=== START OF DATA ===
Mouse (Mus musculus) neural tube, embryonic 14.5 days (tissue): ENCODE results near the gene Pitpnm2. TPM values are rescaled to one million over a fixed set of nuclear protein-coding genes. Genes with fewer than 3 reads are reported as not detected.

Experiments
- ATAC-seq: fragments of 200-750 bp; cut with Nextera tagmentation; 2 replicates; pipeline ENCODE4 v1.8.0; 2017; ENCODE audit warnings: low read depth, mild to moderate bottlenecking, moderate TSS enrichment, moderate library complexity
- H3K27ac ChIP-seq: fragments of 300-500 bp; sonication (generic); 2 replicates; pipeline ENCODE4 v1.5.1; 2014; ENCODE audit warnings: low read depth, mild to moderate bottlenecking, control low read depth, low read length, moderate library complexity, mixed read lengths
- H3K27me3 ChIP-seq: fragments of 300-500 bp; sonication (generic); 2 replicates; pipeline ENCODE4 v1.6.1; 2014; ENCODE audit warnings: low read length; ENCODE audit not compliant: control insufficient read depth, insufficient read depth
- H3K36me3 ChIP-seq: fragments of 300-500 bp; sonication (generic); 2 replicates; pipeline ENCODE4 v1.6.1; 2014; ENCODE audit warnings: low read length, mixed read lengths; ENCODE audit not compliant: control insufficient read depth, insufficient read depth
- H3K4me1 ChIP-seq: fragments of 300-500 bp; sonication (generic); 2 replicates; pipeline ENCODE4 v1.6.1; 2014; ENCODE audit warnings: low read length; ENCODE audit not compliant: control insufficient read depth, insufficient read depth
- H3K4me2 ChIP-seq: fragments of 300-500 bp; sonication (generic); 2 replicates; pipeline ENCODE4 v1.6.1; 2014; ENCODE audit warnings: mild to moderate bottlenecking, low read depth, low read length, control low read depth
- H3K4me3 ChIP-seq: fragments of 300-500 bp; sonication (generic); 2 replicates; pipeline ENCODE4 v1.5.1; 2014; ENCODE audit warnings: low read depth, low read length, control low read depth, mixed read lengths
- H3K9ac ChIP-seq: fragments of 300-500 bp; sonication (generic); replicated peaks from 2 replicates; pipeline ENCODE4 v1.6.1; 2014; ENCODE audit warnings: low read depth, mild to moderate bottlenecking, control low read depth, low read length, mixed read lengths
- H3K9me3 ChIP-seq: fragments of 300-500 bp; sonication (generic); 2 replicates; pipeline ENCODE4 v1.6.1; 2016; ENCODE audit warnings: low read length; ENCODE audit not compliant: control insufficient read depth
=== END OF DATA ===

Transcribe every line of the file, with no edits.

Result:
Mouse (Mus musculus) neural tube, embryonic 14.5 days (tissue): ENCODE results near the gene Pitpnm2. TPM values are rescaled to one million over a fixed set of nuclear protein-coding genes. Genes with fewer than 3 reads are reported as not detected.

Experiments
- ATAC-seq: fragments of 200-750 bp; cut with Nextera tagmentation; 2 replicates; pipeline ENCODE4 v1.8.0; 2017; ENCODE audit warnings: low read depth, mild to moderate bottlenecking, moderate TSS enrichment, moderate library complexity
- H3K27ac ChIP-seq: fragments of 300-500 bp; sonication (generic); 2 replicates; pipeline ENCODE4 v1.5.1; 2014; ENCODE audit warnings: low read depth, mild to moderate bottlenecking, control low read depth, low read length, moderate library complexity, mixed read lengths
- H3K27me3 ChIP-seq: fragments of 300-500 bp; sonication (generic); 2 replicates; pipeline ENCODE4 v1.6.1; 2014; ENCODE audit warnings: low read length; ENCODE audit not compliant: control insufficient read depth, insufficient read depth
- H3K36me3 ChIP-seq: fragments of 300-500 bp; sonication (generic); 2 replicates; pipeline ENCODE4 v1.6.1; 2014; ENCODE audit warnings: low read length, mixed read lengths; ENCODE audit not compliant: control insufficient read depth, insufficient read depth
- H3K4me1 ChIP-seq: fragments of 300-500 bp; sonication (generic); 2 replicates; pipeline ENCODE4 v1.6.1; 2014; ENCODE audit warnings: low read length; ENCODE audit not compliant: control insufficient read depth, insufficient read depth
- H3K4me2 ChIP-seq: fragments of 300-500 bp; sonication (generic); 2 replicates; pipeline ENCODE4 v1.6.1; 2014; ENCODE audit warnings: mild to moderate bottlenecking, low read depth, low read length, control low read depth
- H3K4me3 ChIP-seq: fragments of 300-500 bp; sonication (generic); 2 replicates; pipeline ENCODE4 v1.5.1; 2014; ENCODE audit warnings: low read depth, low read length, control low read depth, mixed read lengths
- H3K9ac ChIP-seq: fragments of 300-500 bp; sonication (generic); replicated peaks from 2 replicates; pipeline ENCODE4 v1.6.1; 2014; ENCODE audit warnings: low read depth, mild to moderate bottlenecking, control low read depth, low read length, mixed read lengths
- H3K9me3 ChIP-seq: fragments of 300-500 bp; sonication (generic); 2 replicates; pipeline ENCODE4 v1.6.1; 2016; ENCODE audit warnings: low read length; ENCODE audit not compliant: control insufficient read depth